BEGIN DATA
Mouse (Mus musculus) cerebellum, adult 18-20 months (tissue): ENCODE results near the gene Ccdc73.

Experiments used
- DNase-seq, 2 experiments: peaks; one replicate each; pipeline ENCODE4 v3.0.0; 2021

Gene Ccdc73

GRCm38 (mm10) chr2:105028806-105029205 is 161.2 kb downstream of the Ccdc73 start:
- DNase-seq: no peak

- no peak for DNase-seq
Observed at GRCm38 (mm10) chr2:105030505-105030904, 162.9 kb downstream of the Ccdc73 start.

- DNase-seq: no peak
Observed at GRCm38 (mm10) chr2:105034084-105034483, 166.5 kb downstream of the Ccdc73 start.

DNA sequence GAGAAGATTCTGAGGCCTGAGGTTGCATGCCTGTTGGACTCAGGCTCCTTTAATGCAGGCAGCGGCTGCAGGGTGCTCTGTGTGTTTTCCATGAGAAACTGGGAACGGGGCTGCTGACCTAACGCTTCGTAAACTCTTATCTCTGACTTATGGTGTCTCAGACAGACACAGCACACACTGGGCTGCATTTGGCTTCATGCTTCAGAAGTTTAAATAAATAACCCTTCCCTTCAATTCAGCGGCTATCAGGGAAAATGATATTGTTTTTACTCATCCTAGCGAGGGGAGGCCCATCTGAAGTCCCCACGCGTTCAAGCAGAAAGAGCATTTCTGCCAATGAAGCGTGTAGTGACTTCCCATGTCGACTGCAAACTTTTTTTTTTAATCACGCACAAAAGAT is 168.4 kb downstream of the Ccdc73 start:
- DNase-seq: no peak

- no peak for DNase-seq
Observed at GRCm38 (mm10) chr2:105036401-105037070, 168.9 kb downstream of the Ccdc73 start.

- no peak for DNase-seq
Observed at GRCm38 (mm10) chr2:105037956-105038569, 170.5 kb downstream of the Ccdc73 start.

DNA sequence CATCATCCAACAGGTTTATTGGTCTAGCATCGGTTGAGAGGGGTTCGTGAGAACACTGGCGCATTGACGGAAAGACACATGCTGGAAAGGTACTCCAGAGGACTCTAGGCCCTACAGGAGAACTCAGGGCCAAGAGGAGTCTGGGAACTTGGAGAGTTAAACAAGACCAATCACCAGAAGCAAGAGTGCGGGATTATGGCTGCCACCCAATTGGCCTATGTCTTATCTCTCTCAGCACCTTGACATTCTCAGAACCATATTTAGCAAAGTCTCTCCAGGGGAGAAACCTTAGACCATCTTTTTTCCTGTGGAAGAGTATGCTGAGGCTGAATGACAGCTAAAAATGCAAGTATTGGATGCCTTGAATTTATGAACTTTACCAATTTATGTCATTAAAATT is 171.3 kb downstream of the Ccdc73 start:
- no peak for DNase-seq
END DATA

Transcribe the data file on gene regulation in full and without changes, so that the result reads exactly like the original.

Mouse (Mus musculus) cerebellum, adult 18-20 months (tissue): ENCODE results near the gene Ccdc73.

Experiments used
- DNase-seq, 2 experiments: peaks; one replicate each; pipeline ENCODE4 v3.0.0; 2021

Gene Ccdc73

GRCm38 (mm10) chr2:105028806-105029205 is 161.2 kb downstream of the Ccdc73 start:
- DNase-seq: no peak

- no peak for DNase-seq
Observed at GRCm38 (mm10) chr2:105030505-105030904, 162.9 kb downstream of the Ccdc73 start.

- DNase-seq: no peak
Observed at GRCm38 (mm10) chr2:105034084-105034483, 166.5 kb downstream of the Ccdc73 start.

DNA sequence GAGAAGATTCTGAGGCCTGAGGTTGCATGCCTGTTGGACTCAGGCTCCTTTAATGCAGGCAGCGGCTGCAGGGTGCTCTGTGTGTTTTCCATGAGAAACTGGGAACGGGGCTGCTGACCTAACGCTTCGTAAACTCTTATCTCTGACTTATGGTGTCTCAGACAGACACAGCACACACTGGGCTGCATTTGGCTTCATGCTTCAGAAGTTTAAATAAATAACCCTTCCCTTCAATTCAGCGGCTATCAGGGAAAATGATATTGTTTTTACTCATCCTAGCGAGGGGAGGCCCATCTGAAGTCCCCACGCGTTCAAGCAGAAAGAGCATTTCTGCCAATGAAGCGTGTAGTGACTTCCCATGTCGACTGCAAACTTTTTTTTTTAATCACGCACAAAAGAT is 168.4 kb downstream of the Ccdc73 start:
- DNase-seq: no peak

- no peak for DNase-seq
Observed at GRCm38 (mm10) chr2:105036401-105037070, 168.9 kb downstream of the Ccdc73 start.

- no peak for DNase-seq
Observed at GRCm38 (mm10) chr2:105037956-105038569, 170.5 kb downstream of the Ccdc73 start.

DNA sequence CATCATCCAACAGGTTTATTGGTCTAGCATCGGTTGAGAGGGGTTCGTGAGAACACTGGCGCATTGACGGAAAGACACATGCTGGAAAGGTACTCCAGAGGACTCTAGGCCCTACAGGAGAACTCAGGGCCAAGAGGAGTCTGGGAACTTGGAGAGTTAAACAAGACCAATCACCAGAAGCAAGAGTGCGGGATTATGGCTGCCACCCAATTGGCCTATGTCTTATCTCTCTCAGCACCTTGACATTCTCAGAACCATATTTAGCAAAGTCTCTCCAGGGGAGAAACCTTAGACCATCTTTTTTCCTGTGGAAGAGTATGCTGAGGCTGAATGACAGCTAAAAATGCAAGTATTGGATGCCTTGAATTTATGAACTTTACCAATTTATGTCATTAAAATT is 171.3 kb downstream of the Ccdc73 start:
- no peak for DNase-seq